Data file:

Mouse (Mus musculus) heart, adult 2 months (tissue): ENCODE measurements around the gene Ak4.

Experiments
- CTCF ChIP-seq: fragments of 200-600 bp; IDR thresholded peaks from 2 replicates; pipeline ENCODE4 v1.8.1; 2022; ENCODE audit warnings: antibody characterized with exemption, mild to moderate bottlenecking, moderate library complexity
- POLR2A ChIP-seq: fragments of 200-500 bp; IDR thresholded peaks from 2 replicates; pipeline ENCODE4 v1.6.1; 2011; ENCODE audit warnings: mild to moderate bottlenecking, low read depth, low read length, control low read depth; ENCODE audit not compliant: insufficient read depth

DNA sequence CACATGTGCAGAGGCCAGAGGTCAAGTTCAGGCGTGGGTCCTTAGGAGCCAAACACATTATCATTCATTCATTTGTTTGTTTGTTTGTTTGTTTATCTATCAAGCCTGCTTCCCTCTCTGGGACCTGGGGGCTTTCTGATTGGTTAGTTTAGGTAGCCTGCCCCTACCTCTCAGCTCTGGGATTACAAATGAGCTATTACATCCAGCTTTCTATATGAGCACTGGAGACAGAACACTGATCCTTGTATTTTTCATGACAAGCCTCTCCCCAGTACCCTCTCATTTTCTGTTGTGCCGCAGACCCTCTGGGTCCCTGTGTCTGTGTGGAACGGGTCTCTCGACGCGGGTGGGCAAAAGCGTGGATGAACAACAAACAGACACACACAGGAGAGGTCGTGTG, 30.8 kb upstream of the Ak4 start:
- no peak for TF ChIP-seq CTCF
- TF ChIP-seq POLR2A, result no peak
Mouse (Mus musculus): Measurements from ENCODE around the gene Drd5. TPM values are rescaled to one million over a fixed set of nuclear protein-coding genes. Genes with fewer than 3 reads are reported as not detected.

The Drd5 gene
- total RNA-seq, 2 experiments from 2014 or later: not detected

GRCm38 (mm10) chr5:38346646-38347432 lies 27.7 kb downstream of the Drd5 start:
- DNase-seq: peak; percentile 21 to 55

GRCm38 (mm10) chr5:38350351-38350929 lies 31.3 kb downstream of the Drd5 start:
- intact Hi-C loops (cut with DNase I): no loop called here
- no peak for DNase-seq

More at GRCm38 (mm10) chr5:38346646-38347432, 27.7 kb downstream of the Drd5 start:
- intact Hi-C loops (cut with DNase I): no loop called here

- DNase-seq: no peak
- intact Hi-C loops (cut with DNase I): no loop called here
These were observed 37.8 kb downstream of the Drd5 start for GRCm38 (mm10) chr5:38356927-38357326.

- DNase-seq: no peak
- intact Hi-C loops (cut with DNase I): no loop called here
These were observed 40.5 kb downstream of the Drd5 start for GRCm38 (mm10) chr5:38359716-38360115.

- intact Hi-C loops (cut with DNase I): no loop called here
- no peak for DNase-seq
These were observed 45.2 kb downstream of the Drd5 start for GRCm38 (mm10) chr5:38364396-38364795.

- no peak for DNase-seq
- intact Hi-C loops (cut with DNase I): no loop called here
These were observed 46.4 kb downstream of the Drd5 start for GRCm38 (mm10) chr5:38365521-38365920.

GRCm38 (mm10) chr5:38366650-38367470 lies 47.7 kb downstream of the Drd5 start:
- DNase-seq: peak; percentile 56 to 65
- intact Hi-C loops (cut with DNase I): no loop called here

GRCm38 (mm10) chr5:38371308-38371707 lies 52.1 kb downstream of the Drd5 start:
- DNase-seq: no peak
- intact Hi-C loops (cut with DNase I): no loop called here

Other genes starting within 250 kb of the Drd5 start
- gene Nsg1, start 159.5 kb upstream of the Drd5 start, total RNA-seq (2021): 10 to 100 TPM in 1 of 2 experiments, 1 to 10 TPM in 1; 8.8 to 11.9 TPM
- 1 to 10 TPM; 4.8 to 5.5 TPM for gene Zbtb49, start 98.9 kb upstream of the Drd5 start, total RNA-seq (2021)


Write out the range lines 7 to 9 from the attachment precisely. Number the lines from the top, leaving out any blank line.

- TF ChIP-seq POLR2A, result no peak
Mouse (Mus musculus): Measurements from ENCODE around the gene Drd5. TPM values are rescaled to one million over a fixed set of nuclear protein-coding genes. Genes with fewer than 3 reads are reported as not detected.

The Drd5 gene